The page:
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Business Training in Biotech Industry

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In 2007 the biotechnology industry enjoyed immense success, bringing in $21.3 billion to finance projects, about a quarter of which came from venture capital firms. Various sources, however, have reported that this year the biotech industry will face some of the same economic problems of other industries like tightening their belts.

Despite the industry downturn, it seems that biotech will emerge from the slump undefeated. According to an article in the San Francisco Chronicle, many US biotech companies will be able to sustain themselves with the cash reserves they have accumulated over the past few successful years.

Still, those who want to enter the biotech have an edge over other industries as far as competition is concerned, especially when company after company is downsizing employees. For biotech professionals business training can ensure that they are indispensable to the company.



A Nature article from August 2007 highlighted the relationship between bioscience and business, also noting that the benefits of business training in biotech are hard to quantify. They may be hard to quantify, but statistics and experts support the theory that the business side is increasingly connected to the success of biotech companies.

Biotech is one of the most research-intensive industries, as The Biotechnology Institute notes, but there is much more to the industry's success than research and development (R&D). A study released in 2007 from the Keck Graduate Institute of Applied Life Sciences reported that only 17% of job opportunities in the pharmaceutical and biotechnology industry were for R&D. The rest were in manufacturing, general/administrative, regulatory, and sales.

''Biotechnology has been defined as the business of science. A combination of very sound understanding of science, with significant business training can definitely help jump-start your career in biotech,'' said Daniel Sigg, MD, PhD, director of the Medtronic CRDM Biotechnology Programs and adjunct professor of Integrative Biology and Physiology at the University of Minnesota.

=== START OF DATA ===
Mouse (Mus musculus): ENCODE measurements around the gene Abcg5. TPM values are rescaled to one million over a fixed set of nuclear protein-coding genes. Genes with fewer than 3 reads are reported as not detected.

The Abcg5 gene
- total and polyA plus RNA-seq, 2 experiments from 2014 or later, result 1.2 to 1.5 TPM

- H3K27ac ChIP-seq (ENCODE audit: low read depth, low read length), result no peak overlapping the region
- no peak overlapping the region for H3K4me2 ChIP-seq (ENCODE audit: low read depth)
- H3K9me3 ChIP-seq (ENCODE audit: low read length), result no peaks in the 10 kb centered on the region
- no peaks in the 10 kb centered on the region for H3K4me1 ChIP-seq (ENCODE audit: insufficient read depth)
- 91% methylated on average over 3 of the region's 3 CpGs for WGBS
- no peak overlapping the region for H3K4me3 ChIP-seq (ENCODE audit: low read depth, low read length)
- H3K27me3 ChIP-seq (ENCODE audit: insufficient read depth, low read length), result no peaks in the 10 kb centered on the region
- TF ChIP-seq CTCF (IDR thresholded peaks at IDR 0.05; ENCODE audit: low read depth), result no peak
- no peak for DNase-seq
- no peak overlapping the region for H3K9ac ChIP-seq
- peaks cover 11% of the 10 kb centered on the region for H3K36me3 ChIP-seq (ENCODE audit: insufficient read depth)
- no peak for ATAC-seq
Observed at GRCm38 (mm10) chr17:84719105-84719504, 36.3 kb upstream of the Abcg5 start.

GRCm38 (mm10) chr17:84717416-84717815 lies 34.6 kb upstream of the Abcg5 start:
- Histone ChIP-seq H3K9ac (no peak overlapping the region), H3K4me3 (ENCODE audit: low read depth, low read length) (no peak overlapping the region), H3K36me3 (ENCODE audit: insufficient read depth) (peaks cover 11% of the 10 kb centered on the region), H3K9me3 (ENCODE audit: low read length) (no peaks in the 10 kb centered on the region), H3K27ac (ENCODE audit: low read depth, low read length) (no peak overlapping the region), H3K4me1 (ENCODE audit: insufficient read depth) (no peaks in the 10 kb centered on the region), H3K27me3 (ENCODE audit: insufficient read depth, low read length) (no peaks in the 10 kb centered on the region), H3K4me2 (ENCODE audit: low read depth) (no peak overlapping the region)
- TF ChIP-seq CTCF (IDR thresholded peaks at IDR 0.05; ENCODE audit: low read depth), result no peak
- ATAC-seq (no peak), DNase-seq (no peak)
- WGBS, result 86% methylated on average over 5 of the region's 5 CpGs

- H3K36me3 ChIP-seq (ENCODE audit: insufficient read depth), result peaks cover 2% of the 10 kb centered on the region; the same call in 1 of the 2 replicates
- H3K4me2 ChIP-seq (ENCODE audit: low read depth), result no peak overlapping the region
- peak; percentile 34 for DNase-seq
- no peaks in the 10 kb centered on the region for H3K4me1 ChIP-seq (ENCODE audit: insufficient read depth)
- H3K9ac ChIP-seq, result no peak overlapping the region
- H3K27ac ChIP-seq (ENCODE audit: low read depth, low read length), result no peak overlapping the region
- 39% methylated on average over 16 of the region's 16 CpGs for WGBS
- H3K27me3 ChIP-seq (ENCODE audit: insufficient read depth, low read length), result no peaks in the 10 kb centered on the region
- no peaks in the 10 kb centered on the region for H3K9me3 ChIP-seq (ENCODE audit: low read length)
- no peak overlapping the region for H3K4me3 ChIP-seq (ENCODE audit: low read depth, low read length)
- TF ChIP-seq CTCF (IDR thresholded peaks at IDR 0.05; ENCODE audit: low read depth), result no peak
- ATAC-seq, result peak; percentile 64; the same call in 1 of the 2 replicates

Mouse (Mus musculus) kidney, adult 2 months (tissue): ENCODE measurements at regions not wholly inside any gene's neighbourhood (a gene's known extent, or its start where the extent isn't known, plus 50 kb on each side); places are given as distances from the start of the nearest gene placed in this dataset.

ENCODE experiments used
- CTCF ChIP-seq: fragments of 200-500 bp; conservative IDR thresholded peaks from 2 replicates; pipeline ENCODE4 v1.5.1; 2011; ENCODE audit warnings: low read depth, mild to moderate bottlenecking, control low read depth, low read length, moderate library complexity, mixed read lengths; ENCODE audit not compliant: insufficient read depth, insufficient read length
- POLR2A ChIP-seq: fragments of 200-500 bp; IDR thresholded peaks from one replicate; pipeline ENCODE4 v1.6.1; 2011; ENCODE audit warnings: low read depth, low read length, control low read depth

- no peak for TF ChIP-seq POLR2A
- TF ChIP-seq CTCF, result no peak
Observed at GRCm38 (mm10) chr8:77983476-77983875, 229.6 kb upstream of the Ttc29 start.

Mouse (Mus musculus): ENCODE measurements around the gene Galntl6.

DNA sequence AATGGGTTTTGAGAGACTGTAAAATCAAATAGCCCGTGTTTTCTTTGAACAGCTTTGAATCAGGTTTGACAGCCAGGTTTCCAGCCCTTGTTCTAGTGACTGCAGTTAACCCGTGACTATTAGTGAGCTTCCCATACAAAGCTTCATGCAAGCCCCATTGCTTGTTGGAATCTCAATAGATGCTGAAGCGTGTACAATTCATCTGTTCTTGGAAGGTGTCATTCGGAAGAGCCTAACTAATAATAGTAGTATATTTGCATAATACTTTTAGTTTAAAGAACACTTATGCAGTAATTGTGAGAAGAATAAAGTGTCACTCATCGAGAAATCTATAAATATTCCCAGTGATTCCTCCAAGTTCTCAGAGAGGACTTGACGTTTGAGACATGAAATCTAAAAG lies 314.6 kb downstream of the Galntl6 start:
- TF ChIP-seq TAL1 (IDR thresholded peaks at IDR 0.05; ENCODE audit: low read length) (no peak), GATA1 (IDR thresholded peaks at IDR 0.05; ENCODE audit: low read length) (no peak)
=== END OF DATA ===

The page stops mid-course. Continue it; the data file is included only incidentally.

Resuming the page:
It seems that academics and industry professionals across the board agree on the value of an interdisciplinary education. A recent press release from the National Academies reported that the National Research Council is calling for the expansion of Professional Master's Degree Programs (PSM) in the sciences. ''Graduates of these programs, who build both scientific knowledge and practical workplace skills, can make a strong contribution to the nation's competitiveness,'' the release said.

Alaina G. Levine, who oversees the University of Arizona's Professional Science Master's (PSM) Program in Applied Bioscience and Business, the first of its kind in the country, believes that her students go on to do so well in biotech because they understand the connection between science and business in the industry. There are now over 125 PSM in the US, all of which include ''cross-training'' in business.

The need for business training in biotech is rising, but not everyone is fully aware of its benefits. ''Many do not understand marketing at all. They don't understand that leading companies typically spend 40% of their budget on marketing. The biotech firms that I have known do not budget for that. Marketing is typically a job that is forced upon an untrained colleague, with little respect for the profession. The successful biotech firms are learning, however,'' said Chris Stiehl, professor, consultant, and co-author of Pain Killer Marketing.

With the current state of the economy and successful biotech firms learning the importance of an interdisciplinary approach, it is no longer enough to know your way around a laboratory. Sigg noted that investors and venture capital firms are getting more cautious with where they put their money. Knowing the ins and outs of the industry can get you noticed in a field that may be seeing less growth than in previous years.
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Popular tags:

 life sciences  research and development  Keck Graduate Institute  methods  August 2007  industry  intensive  success  National Research Council


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